What is WannaCry?

The full story behind one of the worst ransomware outbreaks in history

WannaCry: a name that still strikes fear into the hearts of many executives, and has become the de facto example of how devastating malware can be. Back in 2017, the security community was blindsided by the emergence of this particularly nasty and virulent strain of ransomware. Named 'Wana Decrypt0r 2.0', the malware was a new variant of the WannaCry ransomware family, and quickly became known simply as 'WannaCry'.

It cut a swathe of devastation across the world, locking businesses and consumers alike out of their computers and costing billions in damage and lost productivity. The outbreak, while extremely damaging, was thankfully brief, and was stopped in less than 24 hours. Nevertheless, WannaCry proved to the world that ransomware can be a highly effective method of attack, with its success no doubt fueling its popularity today.

Who was affected by WannaCry?

WannaCry made headlines after hitting multiple NHS organisations across the country. Systems across 16 NHS sites, including hospital trusts and other institutions, were crippled by a sudden inability to access core functions, leading to severe delays as hospitals fell back on analogue methods.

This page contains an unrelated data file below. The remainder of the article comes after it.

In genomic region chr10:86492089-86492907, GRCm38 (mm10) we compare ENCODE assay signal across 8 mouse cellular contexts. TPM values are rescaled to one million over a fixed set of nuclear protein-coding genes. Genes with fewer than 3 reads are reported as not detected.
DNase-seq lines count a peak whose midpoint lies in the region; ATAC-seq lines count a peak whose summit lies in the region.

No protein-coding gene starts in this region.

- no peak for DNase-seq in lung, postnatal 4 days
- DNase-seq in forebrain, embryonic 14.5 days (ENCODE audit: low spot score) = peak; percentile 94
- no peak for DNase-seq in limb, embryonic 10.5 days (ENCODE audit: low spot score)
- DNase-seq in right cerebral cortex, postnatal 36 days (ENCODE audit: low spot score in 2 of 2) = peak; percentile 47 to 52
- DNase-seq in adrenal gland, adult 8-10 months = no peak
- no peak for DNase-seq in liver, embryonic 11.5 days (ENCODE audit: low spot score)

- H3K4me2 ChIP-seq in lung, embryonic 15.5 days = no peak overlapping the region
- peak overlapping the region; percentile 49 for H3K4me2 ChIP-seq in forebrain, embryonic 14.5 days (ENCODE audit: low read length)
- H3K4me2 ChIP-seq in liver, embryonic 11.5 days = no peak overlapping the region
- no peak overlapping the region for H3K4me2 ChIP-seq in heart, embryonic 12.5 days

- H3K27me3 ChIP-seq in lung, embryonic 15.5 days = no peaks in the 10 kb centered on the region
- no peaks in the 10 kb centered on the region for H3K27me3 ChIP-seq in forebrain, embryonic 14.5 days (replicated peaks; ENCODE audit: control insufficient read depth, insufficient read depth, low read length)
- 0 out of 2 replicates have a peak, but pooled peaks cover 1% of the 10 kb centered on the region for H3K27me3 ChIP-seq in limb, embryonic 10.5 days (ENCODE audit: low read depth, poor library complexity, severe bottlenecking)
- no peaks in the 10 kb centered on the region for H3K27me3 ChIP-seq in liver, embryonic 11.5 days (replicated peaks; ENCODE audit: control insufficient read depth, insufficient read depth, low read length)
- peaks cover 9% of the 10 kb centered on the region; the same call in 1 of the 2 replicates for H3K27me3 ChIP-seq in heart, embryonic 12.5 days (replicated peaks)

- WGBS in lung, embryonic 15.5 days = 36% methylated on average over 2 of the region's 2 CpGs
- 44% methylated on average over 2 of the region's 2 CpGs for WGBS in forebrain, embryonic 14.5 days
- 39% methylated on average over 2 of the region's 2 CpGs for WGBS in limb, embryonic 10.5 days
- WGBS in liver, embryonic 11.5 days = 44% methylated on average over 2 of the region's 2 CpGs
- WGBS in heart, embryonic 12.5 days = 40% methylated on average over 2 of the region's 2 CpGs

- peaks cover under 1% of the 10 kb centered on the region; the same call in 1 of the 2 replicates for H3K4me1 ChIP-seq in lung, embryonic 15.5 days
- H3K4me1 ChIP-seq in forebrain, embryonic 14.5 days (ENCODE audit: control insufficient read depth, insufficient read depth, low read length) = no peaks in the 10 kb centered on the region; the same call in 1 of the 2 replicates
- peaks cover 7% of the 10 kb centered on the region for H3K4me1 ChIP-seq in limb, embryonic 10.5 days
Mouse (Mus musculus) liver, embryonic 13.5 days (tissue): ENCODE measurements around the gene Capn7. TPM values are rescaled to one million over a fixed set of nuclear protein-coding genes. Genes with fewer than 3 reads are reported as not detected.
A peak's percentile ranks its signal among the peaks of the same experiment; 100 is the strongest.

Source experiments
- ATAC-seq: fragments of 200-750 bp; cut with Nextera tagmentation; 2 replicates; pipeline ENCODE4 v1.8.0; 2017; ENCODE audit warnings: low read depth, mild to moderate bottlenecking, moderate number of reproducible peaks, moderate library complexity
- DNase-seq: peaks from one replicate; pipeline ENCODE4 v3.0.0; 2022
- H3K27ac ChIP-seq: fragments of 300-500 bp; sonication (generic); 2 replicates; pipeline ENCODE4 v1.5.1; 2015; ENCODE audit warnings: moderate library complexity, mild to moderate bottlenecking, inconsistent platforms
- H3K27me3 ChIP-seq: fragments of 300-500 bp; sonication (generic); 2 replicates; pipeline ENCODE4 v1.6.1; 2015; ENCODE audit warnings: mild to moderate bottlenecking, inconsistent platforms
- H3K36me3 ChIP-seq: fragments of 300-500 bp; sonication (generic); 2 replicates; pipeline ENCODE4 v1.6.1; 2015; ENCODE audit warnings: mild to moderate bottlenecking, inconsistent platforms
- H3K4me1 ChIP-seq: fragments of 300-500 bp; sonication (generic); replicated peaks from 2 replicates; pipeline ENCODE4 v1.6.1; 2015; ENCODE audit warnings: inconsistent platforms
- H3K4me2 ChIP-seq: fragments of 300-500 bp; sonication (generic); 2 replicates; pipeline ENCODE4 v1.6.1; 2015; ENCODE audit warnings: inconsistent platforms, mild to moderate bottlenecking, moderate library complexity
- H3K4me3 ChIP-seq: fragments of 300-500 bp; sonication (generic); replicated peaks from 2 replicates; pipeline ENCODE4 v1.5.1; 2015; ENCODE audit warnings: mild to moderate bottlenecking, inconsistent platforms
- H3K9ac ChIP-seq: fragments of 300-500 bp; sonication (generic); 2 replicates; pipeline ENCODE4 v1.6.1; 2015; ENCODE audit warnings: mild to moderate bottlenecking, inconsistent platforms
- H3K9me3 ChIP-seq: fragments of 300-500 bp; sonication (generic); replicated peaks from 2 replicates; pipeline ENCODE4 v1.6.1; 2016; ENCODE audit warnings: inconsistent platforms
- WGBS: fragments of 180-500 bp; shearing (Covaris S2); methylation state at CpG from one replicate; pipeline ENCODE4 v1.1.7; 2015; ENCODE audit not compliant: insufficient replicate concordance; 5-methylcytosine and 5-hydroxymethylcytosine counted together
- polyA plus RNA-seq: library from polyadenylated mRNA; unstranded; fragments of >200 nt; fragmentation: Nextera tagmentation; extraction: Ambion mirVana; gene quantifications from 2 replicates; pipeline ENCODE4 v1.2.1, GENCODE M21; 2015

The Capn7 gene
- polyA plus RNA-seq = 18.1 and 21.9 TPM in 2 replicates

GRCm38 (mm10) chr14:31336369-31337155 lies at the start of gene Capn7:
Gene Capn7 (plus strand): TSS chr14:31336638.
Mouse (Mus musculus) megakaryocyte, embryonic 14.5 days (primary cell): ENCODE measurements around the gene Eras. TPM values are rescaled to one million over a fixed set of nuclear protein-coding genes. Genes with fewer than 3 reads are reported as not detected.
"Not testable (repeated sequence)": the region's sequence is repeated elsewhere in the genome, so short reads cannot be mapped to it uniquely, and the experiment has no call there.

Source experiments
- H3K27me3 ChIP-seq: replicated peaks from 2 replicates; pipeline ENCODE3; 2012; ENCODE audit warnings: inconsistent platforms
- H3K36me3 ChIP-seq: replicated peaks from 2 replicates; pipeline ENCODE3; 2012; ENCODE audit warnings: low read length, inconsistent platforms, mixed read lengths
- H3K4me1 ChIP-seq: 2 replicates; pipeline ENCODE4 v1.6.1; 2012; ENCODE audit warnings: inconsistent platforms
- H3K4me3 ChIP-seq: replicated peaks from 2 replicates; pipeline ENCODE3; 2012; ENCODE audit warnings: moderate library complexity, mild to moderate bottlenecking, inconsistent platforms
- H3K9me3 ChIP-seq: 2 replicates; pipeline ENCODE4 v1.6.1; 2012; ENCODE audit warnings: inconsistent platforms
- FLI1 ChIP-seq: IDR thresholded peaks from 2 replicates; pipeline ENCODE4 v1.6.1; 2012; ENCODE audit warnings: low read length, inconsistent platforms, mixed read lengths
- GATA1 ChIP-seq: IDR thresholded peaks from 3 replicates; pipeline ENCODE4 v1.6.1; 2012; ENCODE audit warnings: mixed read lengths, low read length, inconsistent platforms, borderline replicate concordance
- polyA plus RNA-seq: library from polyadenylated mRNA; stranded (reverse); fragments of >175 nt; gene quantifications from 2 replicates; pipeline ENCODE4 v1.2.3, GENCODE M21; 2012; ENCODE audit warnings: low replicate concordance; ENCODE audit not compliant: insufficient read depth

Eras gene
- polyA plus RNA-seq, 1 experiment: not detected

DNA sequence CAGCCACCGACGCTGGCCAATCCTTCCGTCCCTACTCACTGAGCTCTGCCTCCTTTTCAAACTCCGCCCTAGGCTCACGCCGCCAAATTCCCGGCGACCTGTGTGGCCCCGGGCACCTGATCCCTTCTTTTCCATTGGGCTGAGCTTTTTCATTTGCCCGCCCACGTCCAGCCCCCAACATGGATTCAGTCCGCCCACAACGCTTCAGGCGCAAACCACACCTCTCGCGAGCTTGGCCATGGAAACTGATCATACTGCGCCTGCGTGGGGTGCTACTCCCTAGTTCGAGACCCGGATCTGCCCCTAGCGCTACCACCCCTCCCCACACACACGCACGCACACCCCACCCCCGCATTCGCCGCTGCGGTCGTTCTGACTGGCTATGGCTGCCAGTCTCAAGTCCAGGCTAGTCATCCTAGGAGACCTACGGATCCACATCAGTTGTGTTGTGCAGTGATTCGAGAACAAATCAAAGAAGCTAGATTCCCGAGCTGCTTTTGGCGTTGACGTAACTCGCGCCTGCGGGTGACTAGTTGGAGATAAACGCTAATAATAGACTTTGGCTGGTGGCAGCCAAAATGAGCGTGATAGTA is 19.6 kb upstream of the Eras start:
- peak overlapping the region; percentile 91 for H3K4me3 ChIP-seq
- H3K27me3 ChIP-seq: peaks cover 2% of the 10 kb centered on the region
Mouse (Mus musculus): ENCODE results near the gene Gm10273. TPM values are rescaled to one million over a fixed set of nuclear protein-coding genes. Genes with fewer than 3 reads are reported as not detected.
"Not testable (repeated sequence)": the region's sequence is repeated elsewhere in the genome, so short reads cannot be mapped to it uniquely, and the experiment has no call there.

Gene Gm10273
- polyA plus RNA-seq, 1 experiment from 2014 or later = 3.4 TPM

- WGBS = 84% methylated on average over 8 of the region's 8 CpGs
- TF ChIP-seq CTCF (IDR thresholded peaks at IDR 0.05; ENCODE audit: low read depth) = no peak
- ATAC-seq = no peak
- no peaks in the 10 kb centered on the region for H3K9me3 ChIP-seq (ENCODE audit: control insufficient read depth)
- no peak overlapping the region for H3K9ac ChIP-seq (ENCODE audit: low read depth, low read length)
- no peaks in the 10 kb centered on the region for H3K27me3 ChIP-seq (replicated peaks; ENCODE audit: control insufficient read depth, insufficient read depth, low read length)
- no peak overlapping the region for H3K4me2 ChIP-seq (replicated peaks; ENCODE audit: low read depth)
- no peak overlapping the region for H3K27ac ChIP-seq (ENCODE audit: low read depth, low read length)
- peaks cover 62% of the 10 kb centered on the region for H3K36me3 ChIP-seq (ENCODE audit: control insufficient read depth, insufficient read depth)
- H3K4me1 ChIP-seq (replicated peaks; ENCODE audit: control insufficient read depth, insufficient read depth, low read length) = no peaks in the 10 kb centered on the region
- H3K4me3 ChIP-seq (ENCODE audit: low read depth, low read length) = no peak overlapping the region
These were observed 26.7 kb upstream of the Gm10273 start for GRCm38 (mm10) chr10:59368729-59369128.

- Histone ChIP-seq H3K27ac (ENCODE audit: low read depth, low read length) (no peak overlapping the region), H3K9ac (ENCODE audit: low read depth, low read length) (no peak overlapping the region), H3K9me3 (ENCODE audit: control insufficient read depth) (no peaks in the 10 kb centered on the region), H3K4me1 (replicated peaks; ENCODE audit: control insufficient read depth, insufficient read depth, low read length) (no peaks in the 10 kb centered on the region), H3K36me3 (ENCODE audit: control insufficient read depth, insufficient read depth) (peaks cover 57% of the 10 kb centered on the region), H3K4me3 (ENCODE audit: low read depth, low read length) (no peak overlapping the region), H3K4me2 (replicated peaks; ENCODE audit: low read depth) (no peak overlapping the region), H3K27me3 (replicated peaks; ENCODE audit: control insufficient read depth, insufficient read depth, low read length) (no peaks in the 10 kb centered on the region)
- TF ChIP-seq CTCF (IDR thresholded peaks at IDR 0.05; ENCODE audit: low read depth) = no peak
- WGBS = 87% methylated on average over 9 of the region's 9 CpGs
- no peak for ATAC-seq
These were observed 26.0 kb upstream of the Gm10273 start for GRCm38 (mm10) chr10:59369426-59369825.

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Despite initial rumours, however, the outbreak was not part of a coordinated attack on the NHS; instead, the NHS had simply been caught in the crossfire of a particularly infectious variety of malware. Within hours of being first detected, WannaCry had spread to at least 11 countries, eventually infecting 150 countries and 200,000 systems within its first day. It claimed high-profile corporate victims including Telefonica, Nissan and FedEx, as well as countless individual users.

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WannaCry cost an estimated $4 billion in losses across the globe, while the NHS incurred 92 million in costs as a result of the attack. At the time, the rapid spread of the malware was largely blamed on organisations (including the NHS) running legacy versions of Windows that were no longer supported, however, according to analysis by Kaspersky Lab, 98% of the infections were found on Windows 7 machines, which were still receiving extended Microsoft support at the time. Windows XP made up just 0.1% of infections.

Victims were urged not to pay the ransom, and by the time WannaCry had stopped spreading, just 327 payments had been made to the hardcoded bitcoin wallet addresses associated with the malware. The total amount paid was around $140,000 when it was withdrawn from the wallets in August 2017.